Ballad of the Spooky Books

Ballad of the Spooky Books

Ray Hearne and children sing the Ballad of the Spooky Books at the Reading Sheffield Celebration Event 2014.

rayhearnearrivingArriving in the Carpenter Room, Sheffield Central Library.

Ray-Hearne-1w Ray-Hearne-2

Performing Ballad of the Spooky Books with Sheffield primary school children.


Ballad of the Spooky Books

I feel particularly lucky when they tuck

Me up, my nose stuck in a book…..


Spooky books are great books, rattling with bats

Ravens croaking and creepy-crawly cats

A dragon in a dungeon or in a mucky nook

Some crooked looking witches duck, and I’m on tenterhooks


The ‘Journal of a Zombie,’ that was very good

As ugly as an ogre, he had to wear a hood

And the story of a goblin, glimmery and green

Who turned a king into a kidney bean one Halloween


I love the paranormal, the freaky and the weird

A wizard with a pointy hat and beetles in his beard

A goodie or a baddie, I’m very rarely fussed

As long as there’s some blood and guts, that truly is a must


A greedy little vampire, starving underneath

A gloomy doomy bell-tower sharpened up her teeth

She couldn’t wait for midnight, then on the very stroke

Of eight o clock, she brushed and flossed, and buttoned up her cloak


A dapper little biter, proper claws and fangs

There’s lots of them in Sheffield, they hang about in gangs

Someone’s got to fight ‘em, but where we gonna start?

We’ll have to google ‘how to stick a stake in someone’s heart’


Teachers can be monsters too, we know for sure

It’s nasty when they are werewolves, there isn’t any cure

A silver bullet sometimes fettles ‘em they say

If anybody’s got one, we could do with it today


Every house should have one, a boggart or a ghoul

Poltergeists are far more noisy as a rule

In your laundry basket or underneath the sink

Panicking your manikins and kicking up a stink


A cellar full of trolls I could never recommend

Though I’ve only read the version I borrowed from a friend

They guzzle up gazpacho, gulp your guacamole

And leave their smelly socks to ripen in the cubby hole


A cackling in the dark night, a slither and a hiss

A corridor of mirrors to a bottomless abyss

They’re menacing behind me, all slimy up ahead

Malodorously vivid – it’s the best I’ve ever read!


Ray Hearne         16/07/2014

For Spooky Book drawings by Stradbroke children click here.

Recent Posts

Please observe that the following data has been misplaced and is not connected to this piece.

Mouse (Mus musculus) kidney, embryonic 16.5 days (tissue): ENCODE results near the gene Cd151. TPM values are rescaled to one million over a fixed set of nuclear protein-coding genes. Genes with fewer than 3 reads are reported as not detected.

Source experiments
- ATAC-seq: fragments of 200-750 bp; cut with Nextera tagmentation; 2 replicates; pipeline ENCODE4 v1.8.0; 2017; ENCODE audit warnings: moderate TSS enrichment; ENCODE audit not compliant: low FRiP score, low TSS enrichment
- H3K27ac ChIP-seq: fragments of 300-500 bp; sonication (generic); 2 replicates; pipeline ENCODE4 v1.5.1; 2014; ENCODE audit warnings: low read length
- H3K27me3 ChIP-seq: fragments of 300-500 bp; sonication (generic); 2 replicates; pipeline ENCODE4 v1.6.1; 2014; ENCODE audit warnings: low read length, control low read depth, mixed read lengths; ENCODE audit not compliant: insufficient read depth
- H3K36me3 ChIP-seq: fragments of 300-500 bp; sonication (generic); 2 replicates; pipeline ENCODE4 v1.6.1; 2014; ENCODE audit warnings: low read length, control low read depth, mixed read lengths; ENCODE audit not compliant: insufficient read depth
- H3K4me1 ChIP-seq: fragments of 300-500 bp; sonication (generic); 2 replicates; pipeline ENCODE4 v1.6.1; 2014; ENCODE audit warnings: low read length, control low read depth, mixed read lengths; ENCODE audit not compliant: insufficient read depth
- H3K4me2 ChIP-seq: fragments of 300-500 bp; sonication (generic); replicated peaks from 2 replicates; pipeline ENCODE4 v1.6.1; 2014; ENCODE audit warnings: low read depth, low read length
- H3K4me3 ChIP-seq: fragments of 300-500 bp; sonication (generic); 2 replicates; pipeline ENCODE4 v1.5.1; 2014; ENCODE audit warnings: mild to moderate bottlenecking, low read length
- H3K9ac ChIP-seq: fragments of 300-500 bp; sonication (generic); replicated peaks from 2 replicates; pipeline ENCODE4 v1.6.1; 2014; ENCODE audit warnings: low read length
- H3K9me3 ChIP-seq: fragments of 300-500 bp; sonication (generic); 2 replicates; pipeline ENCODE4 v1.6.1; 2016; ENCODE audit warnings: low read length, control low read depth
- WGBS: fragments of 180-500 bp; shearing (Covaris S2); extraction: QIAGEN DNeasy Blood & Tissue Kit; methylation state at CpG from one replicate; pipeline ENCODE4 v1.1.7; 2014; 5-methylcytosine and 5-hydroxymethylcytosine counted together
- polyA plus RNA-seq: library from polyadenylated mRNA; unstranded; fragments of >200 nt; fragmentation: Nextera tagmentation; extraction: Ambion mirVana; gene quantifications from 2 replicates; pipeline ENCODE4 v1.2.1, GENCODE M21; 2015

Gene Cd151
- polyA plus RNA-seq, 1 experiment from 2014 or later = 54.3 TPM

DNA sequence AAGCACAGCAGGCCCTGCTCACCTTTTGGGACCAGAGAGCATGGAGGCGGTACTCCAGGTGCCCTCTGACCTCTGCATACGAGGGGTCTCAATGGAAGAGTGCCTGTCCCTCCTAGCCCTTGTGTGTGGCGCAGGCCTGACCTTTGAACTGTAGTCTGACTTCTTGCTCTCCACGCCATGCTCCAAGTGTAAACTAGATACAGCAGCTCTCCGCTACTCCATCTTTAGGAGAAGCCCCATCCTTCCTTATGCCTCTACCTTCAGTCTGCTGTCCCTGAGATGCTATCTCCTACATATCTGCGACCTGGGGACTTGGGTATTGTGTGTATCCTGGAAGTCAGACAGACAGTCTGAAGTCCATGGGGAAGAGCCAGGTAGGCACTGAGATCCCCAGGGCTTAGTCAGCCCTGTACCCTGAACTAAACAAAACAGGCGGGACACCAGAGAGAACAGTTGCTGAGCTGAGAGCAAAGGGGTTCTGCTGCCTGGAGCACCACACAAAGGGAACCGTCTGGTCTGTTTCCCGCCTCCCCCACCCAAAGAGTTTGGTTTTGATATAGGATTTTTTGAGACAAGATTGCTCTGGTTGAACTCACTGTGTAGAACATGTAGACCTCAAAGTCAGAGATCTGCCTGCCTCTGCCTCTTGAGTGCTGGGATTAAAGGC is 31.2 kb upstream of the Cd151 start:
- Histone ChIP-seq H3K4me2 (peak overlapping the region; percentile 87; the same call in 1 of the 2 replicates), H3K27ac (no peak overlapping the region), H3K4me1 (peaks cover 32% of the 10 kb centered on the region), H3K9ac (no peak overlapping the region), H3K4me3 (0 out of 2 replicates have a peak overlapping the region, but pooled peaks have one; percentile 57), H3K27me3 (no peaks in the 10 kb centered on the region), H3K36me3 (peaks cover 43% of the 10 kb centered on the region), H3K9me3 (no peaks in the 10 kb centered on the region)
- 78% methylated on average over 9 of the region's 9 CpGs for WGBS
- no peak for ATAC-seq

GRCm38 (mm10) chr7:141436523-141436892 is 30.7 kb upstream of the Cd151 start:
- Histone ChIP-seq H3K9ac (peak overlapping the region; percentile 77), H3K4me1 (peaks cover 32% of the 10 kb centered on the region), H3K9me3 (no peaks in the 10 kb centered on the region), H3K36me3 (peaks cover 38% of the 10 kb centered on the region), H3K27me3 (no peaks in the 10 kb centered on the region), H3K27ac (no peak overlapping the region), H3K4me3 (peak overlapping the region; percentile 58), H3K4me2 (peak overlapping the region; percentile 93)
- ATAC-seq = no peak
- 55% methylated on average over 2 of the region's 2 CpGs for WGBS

The Toolhouse Club: a gift for Christmas

What do you give the thirteen year old son of a leading steel manufacturer for Christmas in 1911?

Jacques Reindorp’s The Toolhouse Club, of course.

This beautifully produced book, gilt edged pages and meticulous illustrations, found its way to Reading Sheffield because of its inscription:

A friend of Reading Sheffield found the book in Sheffield’s Oxfam bookshop,searched the name Kenneth Darwin Flather and was led to our interview with Kenneth’s nephew, David Flather. David was heir to various Sheffield traditions. His father’s family were longstanding and pioneering steel manufacturers in the nineteenth century and his mother was related to Sheffield authors from the Leader and Waterhouse families. David himself studied engineering at Cambridge but also became a voracious reader of maps, adventure stories and ‘the Bronte girls.’ You can find his account of his reading history here.

It is a book that could have consumed Kenneth throughout the following year. It describes the purposeful activities of a group of boys absorbed by the challenges of making a canoe in which they set out on bold but never foolhardy adventures. From the outset the processes of decision making are democratic and preceded by thoughtful deliberation. The frontispiece of the book  depicts ‘A Debate at the Club’. seven boys in the sparsely furnished club shed, all in three piece suits, seven little homunculi practising at being lawyers rather than engineers. Or perhaps drawing up a new British Constitution.


Though their debates about how to go about building a canoe are extensive, the book is chiefly concerned with the skills the boys acquire in constructing a clinker build canoe. The steps they take at each stage of the process are illustrated by detailed diagrams all designed to be a practical guide for the young engineers. Sheffield is not rich in large expanses of water so it would be surprising if either Kenneth or his nephew were ever able to make practical use of the book but since David was to spend much of his professional life writing technical manuals for the Sheffield firm of Edgar Allen it is tempting to think that he was inspired by the clarity of these images in his uncle’s library.

The off-stage heroine of this novel is ‘mater’ on whom the boys rely to bring on a constant supply of wholesome food for the ‘young lions’ who ‘diligently and merrily’ pursue their dreams.

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